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Trust in God's Grace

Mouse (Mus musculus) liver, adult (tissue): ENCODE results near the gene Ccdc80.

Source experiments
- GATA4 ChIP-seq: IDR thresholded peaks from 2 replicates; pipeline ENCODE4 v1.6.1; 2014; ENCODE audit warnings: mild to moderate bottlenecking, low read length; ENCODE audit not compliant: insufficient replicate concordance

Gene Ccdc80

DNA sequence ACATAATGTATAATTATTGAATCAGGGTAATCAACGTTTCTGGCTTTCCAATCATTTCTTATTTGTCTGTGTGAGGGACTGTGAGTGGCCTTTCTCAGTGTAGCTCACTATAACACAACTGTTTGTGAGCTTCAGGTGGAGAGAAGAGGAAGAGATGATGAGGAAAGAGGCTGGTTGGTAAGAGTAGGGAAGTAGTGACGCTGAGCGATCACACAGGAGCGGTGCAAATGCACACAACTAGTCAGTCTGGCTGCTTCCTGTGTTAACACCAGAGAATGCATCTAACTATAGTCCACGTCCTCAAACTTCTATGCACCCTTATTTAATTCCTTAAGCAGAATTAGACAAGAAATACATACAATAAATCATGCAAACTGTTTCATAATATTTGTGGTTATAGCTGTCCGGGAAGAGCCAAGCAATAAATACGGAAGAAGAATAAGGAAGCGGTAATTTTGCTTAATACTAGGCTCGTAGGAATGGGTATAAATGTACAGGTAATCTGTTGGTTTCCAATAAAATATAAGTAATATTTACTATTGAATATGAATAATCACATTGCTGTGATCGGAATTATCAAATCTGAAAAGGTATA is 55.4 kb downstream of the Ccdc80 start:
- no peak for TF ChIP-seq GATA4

Today we stay with Paul’s words about the church but we have moved to Paul’s letter to the Galatians. One of the challenges with Paul’s letters is that we are only hearing one side of the conversation. We can guess at the reason behind the letters being sent through the subject matter and what Paul says, but we’re never quite sure what has caused Paul to write what he does. This letter to the Galatians seems as though it continues in theme from where we left off last week with the Council of Jerusalem and questions arounds rules. We can assume that the Galatians were generally not Jewish in background but that there was a group of believers who were Jewish, and the important role of Jewish rules were coming up again. The other thing we can discern is that the Galatians were busy seeking justification and therefore salvation through the law rather than through the grace of Christ. Paul wants to argue that if we have our focus on Jesus right and we follow that way, then we do not need to think about the law or spend time on the outward showings of keeping the law (circumcision and so on). In other words, trust in God’s grace on this rather than our own particular good deeds or how we respond to the law. How we build relationships with each other and the grace and love we show in doing that counts for more. If how you live is not founded on the offer of grace regardless of how many laws you keep and pieces of doctrine you agree with then it does not count as faith. I think the challenges the Galatians had, and we have them too, is that we want to be faithful and sometimes it is so much easier to follow some path or set of rules in order to be faithful. For those with a background in the Jewish faith, and maybe even those who looked on from the side-lines, the precision of actions found in Judaism reflect a deep faith. Having rules can offer security, especially for newcomers to the faith. Jay Robinson In a move that would get him in trouble with any modern Committee on Ministry, Paul swoops back into this place he left, and corrects their practice with this furious letter. He didn’t come to teach about rules, he says, he came to impart a lesson about the fullness of God’s grace through Jesus. He offers his own transformation from enthusiastic persecutor to passionate defender as an example of how far God’s reach extends, and then reminds them that rules can never save them. Only grace can. Do we need a reminder of that as well? Are the rules getting in the way of us seeing and rejoicing in the grace of God? I think these are some great questions to reflect on. Jay Robinson

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